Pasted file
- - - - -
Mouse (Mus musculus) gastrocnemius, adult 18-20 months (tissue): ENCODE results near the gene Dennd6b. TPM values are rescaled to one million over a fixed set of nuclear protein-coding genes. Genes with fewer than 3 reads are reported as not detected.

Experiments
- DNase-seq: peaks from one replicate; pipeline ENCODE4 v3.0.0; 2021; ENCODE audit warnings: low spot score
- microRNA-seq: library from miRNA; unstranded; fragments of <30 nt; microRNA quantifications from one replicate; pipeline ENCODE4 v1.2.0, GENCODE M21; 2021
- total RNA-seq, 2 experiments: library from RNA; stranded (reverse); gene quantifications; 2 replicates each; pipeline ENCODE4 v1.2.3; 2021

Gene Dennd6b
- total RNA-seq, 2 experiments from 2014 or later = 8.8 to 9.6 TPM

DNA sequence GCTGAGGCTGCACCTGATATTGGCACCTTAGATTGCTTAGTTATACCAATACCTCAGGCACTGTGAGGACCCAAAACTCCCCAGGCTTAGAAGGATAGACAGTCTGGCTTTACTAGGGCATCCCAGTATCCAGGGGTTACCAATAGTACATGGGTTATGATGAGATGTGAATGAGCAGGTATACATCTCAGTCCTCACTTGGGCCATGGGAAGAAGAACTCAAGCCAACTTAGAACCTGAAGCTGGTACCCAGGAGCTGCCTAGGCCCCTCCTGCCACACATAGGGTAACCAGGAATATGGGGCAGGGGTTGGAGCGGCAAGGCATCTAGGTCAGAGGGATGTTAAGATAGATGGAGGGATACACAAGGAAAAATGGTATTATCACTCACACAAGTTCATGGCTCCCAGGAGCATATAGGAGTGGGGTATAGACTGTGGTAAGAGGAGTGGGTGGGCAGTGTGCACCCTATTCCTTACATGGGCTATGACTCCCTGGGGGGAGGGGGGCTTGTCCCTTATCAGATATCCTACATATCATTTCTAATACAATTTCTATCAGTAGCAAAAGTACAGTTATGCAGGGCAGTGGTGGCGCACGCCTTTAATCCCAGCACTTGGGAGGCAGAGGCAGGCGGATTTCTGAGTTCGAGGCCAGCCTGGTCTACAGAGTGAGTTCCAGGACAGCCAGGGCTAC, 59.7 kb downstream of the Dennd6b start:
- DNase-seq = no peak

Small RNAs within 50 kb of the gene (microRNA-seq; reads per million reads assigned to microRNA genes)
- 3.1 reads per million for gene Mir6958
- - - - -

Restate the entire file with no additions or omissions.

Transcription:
Mouse (Mus musculus) gastrocnemius, adult 18-20 months (tissue): ENCODE results near the gene Dennd6b. TPM values are rescaled to one million over a fixed set of nuclear protein-coding genes. Genes with fewer than 3 reads are reported as not detected.

Experiments
- DNase-seq: peaks from one replicate; pipeline ENCODE4 v3.0.0; 2021; ENCODE audit warnings: low spot score
- microRNA-seq: library from miRNA; unstranded; fragments of <30 nt; microRNA quantifications from one replicate; pipeline ENCODE4 v1.2.0, GENCODE M21; 2021
- total RNA-seq, 2 experiments: library from RNA; stranded (reverse); gene quantifications; 2 replicates each; pipeline ENCODE4 v1.2.3; 2021

Gene Dennd6b
- total RNA-seq, 2 experiments from 2014 or later = 8.8 to 9.6 TPM

DNA sequence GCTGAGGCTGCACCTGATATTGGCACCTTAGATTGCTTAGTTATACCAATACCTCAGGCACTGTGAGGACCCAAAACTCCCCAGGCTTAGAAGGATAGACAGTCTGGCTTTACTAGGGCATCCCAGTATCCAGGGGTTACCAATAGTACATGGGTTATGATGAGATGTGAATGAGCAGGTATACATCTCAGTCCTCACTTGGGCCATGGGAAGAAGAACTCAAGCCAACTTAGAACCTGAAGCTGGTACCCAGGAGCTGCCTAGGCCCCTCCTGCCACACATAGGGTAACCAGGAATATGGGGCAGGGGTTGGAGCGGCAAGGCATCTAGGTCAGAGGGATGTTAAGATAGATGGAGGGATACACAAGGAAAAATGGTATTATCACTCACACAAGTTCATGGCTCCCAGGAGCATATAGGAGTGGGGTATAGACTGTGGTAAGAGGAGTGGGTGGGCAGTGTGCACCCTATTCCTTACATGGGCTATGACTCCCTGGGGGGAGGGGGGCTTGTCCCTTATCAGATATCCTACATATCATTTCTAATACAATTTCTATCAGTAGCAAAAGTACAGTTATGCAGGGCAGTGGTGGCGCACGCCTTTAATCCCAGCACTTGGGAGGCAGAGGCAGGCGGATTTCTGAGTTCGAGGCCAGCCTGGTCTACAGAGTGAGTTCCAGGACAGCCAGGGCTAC, 59.7 kb downstream of the Dennd6b start:
- DNase-seq = no peak

Small RNAs within 50 kb of the gene (microRNA-seq; reads per million reads assigned to microRNA genes)
- 3.1 reads per million for gene Mir6958